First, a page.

Scott Woodward knew his first few weeks as athletic director would be trying. There was a massive stadium renovation project on the horizon, and the program’s crown jewel—the Husky football team—was floundering under fourth-year coach Tyrone Willingham.
Woodward wasted little time in shaking things up. He fired Willingham seven games into the season, and also replaced Marie Tuite, the senior associate AD in charge of Olympic sports, who had worked at the UW for 14 years. He gave Tuite’s successor, Stephanie Rempe, the added responsibility of overseeing both men’s and women’s basketball programs in an effort to spread oversight of the department’s 23 sports among more of the senior associate ADs.
But in cutting ties with Willingham, who agreed to coach the Huskies through the end of the season after starting 0-7, Woodward made his biggest call by far. “It became quite obvious with the performance on the football field that it wasn’t what we talked about at the beginning of the season,” Woodward said at the Oct. 27 press conference.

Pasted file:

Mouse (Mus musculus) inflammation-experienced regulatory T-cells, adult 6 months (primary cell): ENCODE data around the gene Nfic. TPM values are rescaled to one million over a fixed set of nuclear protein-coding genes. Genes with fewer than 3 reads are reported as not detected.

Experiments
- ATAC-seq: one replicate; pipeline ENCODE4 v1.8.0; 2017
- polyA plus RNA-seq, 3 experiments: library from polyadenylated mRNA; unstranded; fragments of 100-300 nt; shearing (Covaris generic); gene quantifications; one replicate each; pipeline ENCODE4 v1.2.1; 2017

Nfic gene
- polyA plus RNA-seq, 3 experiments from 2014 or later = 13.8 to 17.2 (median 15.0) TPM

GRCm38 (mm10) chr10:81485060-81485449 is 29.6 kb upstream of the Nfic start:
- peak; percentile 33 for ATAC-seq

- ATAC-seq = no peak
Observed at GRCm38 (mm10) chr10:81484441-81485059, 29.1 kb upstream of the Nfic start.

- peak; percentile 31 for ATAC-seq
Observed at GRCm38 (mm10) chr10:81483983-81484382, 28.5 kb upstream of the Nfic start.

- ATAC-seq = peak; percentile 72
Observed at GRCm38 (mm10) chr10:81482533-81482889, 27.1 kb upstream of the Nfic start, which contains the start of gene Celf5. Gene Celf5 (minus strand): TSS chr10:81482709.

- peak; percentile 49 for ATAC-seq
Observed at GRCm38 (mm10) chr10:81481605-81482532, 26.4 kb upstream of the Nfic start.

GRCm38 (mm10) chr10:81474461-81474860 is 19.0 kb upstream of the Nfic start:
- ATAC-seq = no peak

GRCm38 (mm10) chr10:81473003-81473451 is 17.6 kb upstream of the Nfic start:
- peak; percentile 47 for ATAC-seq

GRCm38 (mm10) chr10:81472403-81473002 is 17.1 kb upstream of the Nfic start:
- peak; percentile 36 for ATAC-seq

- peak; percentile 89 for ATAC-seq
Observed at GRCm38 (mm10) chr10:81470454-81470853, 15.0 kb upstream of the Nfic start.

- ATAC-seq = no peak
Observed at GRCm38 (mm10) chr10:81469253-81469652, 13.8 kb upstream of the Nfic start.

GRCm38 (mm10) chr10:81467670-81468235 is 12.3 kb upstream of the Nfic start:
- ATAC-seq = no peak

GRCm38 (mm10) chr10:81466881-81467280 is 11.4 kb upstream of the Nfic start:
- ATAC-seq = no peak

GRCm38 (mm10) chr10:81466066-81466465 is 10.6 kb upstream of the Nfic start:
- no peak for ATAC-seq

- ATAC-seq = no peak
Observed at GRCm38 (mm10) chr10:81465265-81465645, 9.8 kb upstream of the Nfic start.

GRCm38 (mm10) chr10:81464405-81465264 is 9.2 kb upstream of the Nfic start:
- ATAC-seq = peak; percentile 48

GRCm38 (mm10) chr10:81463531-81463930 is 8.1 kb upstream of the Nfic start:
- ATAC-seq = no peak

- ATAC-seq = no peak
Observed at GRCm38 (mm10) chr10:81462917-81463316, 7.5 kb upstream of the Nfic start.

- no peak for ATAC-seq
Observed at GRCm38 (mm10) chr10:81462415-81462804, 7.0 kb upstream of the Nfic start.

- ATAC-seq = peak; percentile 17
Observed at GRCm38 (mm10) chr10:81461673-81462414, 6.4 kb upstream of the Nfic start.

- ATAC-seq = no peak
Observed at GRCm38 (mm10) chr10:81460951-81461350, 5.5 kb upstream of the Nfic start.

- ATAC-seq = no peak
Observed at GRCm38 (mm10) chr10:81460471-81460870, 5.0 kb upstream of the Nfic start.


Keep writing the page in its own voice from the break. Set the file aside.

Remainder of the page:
Willingham came to the UW in 2005 with high expectations, having turned the Stanford football program around in the 1990s and enjoyed a reasonably successful stint at Notre Dame. But he never won more than five games in a season and is the only coach in UW history to post three consecutive losing seasons. When asked what went wrong at Washington, Willingham simply stated, “We didn’t win enough games. That’s it.”
Woodward was appointed interim athletics director last December, following the resignation of Todd Turner. President Mark A. Emmert, ‘75, asked him to fill the position permanently in September, and he accepted. Although he is a relative newcomer to the field of athletics administration, Woodward is a longtime and trusted colleague of Emmert’s. The two worked together at Louisiana State University, where Emmert was chancellor and Woodward served as director of external affairs and liaison to the LSU athletic department.
Woodward, 45, is also an experienced lobbyist with strong connections in state government, which should come into play when the UW asks the state legislature in January for $150 million in tax revenue to help remodel Husky Stadium. The school has pledged to raise another $150 million on its own.
As for the Huskies’ new football coach, Woodward is expected to work quickly and move to name a new coach shortly after the Dec. 6 finale at California.